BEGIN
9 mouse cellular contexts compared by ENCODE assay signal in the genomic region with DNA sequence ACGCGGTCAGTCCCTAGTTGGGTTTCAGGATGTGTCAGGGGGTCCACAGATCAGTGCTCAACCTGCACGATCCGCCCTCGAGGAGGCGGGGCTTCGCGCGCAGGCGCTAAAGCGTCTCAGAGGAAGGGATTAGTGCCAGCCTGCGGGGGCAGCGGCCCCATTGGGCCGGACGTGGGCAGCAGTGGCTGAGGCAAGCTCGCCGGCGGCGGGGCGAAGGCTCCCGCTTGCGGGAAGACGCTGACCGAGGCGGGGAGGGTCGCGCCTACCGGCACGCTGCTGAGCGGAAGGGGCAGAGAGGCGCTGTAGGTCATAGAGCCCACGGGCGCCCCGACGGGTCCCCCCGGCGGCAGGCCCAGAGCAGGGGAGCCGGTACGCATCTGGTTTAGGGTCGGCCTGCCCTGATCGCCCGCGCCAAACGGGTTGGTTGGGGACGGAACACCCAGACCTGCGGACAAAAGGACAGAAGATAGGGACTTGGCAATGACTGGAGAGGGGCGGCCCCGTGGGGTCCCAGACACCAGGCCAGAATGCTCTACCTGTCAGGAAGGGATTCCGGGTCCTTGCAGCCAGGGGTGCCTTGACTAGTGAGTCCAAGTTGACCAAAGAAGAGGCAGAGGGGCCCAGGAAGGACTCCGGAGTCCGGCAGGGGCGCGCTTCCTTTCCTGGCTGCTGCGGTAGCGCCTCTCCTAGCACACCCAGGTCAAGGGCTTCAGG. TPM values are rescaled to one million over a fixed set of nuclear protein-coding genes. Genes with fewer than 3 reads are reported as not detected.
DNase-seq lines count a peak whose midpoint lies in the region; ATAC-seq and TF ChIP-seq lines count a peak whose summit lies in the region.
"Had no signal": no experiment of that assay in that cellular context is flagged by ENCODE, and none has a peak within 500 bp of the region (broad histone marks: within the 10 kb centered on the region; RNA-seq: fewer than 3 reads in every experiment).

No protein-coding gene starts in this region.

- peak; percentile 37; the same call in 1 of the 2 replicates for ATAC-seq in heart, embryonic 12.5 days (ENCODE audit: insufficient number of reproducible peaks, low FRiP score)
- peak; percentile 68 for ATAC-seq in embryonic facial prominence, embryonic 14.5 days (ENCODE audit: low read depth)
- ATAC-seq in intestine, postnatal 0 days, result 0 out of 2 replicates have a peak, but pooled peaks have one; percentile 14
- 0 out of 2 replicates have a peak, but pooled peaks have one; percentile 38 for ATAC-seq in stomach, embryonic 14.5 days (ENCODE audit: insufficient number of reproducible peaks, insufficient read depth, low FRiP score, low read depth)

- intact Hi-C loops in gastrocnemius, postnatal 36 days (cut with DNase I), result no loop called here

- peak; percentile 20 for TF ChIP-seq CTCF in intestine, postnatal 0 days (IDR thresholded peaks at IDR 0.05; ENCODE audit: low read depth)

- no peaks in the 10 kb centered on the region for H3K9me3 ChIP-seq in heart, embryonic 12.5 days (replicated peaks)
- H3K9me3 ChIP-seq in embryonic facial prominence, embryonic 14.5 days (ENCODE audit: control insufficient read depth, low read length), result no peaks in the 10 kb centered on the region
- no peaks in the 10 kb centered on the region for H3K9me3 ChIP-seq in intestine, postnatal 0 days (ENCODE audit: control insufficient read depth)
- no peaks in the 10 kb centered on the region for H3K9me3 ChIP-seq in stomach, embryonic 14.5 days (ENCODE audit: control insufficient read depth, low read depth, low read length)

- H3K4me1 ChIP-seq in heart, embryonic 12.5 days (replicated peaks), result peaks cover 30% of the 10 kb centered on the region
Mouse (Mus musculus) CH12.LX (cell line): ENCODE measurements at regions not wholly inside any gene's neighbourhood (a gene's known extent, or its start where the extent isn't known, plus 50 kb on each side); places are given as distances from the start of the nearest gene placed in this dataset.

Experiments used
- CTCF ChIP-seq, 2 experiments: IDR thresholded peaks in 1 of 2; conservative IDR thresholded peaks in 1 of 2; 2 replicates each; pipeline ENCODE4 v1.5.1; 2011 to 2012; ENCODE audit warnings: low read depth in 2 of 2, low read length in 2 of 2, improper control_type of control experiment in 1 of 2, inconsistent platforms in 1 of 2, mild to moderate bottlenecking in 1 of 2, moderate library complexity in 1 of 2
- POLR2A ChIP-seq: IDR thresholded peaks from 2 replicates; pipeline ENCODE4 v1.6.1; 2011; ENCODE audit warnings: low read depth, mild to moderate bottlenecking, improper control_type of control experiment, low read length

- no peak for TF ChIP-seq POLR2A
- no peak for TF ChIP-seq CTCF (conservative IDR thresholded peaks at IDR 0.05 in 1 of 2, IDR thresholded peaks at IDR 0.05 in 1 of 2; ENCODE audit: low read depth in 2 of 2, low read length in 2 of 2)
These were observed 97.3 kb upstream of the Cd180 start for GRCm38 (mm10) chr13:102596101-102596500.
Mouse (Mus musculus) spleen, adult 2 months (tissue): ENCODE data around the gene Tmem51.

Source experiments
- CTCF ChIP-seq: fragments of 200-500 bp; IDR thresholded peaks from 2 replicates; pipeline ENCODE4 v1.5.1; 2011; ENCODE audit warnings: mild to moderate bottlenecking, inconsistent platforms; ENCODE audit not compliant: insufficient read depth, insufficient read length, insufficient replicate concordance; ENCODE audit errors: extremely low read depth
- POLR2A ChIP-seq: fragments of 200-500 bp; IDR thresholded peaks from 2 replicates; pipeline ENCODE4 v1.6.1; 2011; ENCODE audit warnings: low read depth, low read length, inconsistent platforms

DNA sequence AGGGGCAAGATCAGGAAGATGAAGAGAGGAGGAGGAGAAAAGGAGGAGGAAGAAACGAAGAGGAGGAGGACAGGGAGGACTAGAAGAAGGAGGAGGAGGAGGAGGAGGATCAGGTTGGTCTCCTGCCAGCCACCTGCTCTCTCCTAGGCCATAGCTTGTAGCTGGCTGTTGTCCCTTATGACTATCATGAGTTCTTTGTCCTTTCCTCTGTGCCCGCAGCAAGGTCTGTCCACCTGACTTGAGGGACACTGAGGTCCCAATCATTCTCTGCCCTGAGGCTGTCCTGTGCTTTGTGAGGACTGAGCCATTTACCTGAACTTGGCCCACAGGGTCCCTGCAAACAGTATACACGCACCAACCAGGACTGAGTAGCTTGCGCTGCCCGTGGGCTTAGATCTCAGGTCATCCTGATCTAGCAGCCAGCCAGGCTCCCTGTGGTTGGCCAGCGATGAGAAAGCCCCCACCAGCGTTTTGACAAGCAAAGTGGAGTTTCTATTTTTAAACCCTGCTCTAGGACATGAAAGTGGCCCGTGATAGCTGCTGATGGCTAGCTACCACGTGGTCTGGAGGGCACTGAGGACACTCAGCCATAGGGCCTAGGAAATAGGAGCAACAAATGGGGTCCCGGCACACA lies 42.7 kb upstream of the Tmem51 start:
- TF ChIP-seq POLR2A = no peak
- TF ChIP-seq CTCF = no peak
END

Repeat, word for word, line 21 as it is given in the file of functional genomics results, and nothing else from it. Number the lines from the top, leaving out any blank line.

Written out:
- no peak for TF ChIP-seq CTCF (conservative IDR thresholded peaks at IDR 0.05 in 1 of 2, IDR thresholded peaks at IDR 0.05 in 1 of 2; ENCODE audit: low read depth in 2 of 2, low read length in 2 of 2)